Volunteering, and Christian Service
The Watering Place: Come and be Filled with Encouragement for Homeschooling.
by Wynne and Harriet Yoder
We find the major reason to encourage your children to have the heart of a servant is in Matthew 20:28. It says, “just as the Son of Man did not come to be served, but to serve, and to give His life a ransom for many.” Though He could have claimed His kingship, He chose to be the servant and to give up His life. Likewise, we are called to be servants and to give up our lives—to lay down our desires and plans and take up the Lord’s. As always, when you follow scripture, there are costs and benefits.
Encourage the Servant’s Heart in Your Children
- Encourage children to help others by volunteering.
- Volunteering encourages them to develop a “servant’s heart”.
- Another benefit is that teens who volunteer have an easier time of finding their first job because they have “experience” with good references.
- Find volunteer opportunities outside of your church, homeschool, friends group—go to the “marketplace”. It’s harder, but it opens doors to sharing the gospel. It is also a gentle way to expose your somewhat sheltered children to the world.
Ways to Reach Out to Others
- Volunteer at a local hospital or nursing home.
- Help mothers by playing with their children. Pre-teens can do this while the mother is at home doing a task that is difficult to do while watching babies. This supervised babysitting experience can lead to references for paid babysitting jobs!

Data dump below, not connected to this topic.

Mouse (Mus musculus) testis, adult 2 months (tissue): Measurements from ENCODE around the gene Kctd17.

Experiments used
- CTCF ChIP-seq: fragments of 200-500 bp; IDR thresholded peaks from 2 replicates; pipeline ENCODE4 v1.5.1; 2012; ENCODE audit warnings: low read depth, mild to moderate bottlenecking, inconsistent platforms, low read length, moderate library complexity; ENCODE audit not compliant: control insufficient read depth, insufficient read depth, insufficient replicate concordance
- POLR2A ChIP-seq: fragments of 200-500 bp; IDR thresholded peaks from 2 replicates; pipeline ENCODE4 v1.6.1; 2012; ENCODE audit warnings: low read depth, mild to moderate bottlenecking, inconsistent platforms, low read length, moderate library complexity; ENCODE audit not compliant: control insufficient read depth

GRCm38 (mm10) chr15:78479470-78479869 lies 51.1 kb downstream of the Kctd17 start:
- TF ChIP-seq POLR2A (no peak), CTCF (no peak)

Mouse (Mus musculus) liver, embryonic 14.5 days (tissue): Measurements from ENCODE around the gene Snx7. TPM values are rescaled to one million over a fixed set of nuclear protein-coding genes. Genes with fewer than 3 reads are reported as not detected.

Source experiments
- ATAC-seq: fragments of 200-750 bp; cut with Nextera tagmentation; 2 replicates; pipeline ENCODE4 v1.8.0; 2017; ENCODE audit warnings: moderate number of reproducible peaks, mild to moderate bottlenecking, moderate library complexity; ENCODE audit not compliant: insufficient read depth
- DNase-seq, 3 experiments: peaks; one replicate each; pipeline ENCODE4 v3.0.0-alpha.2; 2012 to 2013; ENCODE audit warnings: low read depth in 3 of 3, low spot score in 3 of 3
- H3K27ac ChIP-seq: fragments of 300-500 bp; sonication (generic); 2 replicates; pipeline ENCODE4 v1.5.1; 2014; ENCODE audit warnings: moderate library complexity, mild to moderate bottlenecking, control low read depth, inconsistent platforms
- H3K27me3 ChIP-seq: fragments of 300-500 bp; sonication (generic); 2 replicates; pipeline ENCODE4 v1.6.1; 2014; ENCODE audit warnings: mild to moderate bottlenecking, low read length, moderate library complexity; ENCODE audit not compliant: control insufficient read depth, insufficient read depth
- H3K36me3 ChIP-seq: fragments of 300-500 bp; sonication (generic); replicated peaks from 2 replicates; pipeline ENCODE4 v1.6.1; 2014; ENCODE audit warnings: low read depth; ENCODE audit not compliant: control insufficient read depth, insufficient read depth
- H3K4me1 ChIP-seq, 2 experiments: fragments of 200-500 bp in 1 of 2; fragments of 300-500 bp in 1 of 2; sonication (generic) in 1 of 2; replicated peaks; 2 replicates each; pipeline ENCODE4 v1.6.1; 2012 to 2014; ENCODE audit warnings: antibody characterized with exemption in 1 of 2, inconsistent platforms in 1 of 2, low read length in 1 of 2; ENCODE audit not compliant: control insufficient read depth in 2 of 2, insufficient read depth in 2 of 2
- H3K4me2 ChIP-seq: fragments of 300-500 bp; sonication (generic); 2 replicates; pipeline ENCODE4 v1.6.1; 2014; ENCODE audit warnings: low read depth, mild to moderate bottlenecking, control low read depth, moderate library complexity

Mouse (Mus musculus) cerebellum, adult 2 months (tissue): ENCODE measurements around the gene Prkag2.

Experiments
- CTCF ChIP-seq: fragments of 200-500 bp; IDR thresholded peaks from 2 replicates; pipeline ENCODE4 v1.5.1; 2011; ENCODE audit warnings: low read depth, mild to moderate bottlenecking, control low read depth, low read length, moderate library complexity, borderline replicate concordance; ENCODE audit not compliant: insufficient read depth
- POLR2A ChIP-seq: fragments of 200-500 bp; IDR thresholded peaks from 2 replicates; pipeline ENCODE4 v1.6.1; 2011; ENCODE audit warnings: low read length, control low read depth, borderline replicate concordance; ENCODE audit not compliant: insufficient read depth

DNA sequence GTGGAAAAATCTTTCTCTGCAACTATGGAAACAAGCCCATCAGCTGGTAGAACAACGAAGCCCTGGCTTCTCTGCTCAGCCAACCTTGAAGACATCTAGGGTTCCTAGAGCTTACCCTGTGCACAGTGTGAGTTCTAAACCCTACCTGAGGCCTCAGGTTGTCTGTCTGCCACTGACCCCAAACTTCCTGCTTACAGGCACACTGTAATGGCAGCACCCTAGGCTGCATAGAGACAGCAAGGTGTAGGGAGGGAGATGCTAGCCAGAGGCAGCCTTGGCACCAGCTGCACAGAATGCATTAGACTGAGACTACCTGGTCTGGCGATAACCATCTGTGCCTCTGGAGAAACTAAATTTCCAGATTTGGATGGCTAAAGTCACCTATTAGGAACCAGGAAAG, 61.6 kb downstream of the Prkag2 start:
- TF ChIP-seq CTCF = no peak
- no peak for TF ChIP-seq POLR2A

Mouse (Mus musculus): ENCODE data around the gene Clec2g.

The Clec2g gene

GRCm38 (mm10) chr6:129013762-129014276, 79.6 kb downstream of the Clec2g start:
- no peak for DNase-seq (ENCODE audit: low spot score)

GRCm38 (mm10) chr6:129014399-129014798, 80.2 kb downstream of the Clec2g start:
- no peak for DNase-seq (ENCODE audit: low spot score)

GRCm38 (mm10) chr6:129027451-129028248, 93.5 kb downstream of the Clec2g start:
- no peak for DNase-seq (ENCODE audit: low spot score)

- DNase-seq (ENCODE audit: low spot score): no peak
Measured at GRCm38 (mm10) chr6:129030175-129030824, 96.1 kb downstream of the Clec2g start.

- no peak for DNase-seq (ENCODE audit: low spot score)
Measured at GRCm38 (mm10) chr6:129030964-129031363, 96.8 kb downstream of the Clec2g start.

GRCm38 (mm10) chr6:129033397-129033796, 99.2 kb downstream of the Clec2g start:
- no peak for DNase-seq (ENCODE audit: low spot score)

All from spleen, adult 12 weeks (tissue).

- Raise funds for missionaries or missions trips. Watch your church bulletin or newspaper for opportunities to help other groups.
- Make meals for the sick or elderly.
- Offer house cleaning to someone who needs help.
- Mow the lawn, shovel snow, take out the trash, or perform similar chores for someone who is not able, etc.
- Offer to drive seniors to appointments or help shop for groceries and help carry the groceries inside and put them away if needed.
Links to Organizations Where You Can Make a Difference
A Word to the Wise
One thing in our experience was at times leaders were asking our teens to do too much. Why? Because they were happy to do it, didn’t complain, and actually followed through with the tasks.
For example, the corn in a small cornfield was offered to missions if the church youth group would pick it. After a bit of picking (filling the large bushel bags with corn, our daughters noticed that the other youth weren’t doing any of it. They had picked way more than their fair share, so they came home. Other times, they were asked to above and beyond at the church. As parents, we had to say no to protect them. In both situations, it gave the other teens the opportunity to serve.
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Lamp Post Homeschool
1741 Tallman Hollow Road
Montoursville, PA 17754
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